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The final stage: Live updates into Paris

5:25 p.m. It's official. The band is playing the Star Spangled Banner. Lance Armstrong has been awarded the Tour's final yellow jersey by the mayor of Paris and the 2001 Tour de France is over! Thanks for tuning in folks. We've enjoyed doing the updates and hope you've found them to be at least a little helpful as you scanned the net while you were supposed to be working. See ya next year! 5:17 p.m. Here are the preliminary results of the 20th and final stage of the 2001 Tour de France. 1. Jan Svoarda (Lampre-Daikin); 2. Erik Zabel (Deutsche Telekom); 3. Stuart O'Grady (Crédit

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5:25 p.m. It’s official. The band is playing the Star Spangled Banner. Lance Armstrong has been awarded the Tour’s final yellow jersey by the mayor of Paris and the 2001 Tour de France is over!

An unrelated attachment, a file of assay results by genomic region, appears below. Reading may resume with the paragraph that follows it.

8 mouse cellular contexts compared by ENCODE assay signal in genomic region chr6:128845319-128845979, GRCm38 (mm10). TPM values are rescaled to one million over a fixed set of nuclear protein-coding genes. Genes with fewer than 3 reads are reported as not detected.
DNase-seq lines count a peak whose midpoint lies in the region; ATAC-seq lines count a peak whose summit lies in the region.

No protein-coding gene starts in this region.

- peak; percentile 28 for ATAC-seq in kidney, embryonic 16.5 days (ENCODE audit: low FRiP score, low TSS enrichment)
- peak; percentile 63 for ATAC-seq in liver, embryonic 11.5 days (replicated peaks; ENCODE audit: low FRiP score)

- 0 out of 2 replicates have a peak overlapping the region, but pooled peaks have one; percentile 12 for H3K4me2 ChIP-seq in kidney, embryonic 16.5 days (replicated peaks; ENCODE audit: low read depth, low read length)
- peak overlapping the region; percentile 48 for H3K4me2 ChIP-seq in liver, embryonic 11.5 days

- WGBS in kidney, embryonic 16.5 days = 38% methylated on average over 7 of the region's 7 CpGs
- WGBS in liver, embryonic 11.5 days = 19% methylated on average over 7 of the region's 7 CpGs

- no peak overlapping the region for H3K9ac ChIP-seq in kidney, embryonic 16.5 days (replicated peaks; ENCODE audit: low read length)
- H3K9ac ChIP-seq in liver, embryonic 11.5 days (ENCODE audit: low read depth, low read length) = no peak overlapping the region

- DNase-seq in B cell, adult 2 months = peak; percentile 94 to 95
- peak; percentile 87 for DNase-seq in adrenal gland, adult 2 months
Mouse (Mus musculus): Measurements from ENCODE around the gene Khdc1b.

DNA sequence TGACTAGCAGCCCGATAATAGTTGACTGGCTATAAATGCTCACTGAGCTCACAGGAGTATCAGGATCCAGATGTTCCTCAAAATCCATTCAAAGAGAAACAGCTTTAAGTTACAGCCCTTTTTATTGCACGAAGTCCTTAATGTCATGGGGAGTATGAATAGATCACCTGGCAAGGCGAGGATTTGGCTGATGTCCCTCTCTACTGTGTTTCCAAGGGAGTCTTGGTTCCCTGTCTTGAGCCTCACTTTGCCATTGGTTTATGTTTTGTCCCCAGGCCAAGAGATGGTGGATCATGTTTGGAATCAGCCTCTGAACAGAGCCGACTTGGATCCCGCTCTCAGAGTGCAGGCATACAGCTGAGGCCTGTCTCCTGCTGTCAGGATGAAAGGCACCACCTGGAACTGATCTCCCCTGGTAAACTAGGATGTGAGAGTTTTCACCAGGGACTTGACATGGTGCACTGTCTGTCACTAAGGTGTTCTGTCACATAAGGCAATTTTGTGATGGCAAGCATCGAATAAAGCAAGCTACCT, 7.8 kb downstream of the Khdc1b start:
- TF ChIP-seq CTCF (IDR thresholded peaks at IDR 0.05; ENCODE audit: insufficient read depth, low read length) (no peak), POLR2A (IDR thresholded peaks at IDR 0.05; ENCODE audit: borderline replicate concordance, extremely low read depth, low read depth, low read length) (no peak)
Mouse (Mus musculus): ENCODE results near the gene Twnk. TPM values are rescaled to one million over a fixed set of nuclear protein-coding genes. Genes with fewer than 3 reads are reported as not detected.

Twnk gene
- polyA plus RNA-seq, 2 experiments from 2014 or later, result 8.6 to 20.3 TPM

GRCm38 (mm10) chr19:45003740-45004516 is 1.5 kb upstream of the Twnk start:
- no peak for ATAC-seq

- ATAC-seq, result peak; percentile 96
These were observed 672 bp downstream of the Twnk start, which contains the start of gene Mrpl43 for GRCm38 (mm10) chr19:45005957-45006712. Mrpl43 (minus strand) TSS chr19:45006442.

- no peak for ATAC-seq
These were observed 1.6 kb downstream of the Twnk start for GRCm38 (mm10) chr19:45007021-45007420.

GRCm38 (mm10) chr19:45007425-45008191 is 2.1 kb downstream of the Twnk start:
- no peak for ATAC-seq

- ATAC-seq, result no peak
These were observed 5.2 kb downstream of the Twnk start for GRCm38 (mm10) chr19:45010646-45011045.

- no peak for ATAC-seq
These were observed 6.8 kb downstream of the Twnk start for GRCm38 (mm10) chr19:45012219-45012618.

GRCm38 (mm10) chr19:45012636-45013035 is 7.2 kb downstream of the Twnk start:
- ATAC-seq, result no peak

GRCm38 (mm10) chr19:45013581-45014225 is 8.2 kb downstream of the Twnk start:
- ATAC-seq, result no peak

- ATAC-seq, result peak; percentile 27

Thanks for tuning in folks. We’ve enjoyed doing the updates and hope you’ve found them to be at least a little helpful as you scanned the net while you were supposed to be working.

See ya next year!

5:17 p.m. Here are the preliminary results of the 20th and final stage of the 2001 Tour de France.

1. Jan Svoarda (Lampre-Daikin);

2. Erik Zabel (Deutsche Telekom);

3. Stuart O’Grady (Crédit Agricole);

4. Sven Teutenberg (Festina);

5. Alessandro Petacchi (Fassa Bortolo);

As for the overall, we think it was that guy from Texas who won again.

5:07 p.m. The Tour is over. Jan Svorada has won the sprint. Zabel finished back a bit, but just ahead of O’Grady.

Zabel has won his sixth successive points jersey and Lance Armstrong has now won the Tour de France for three years in a row.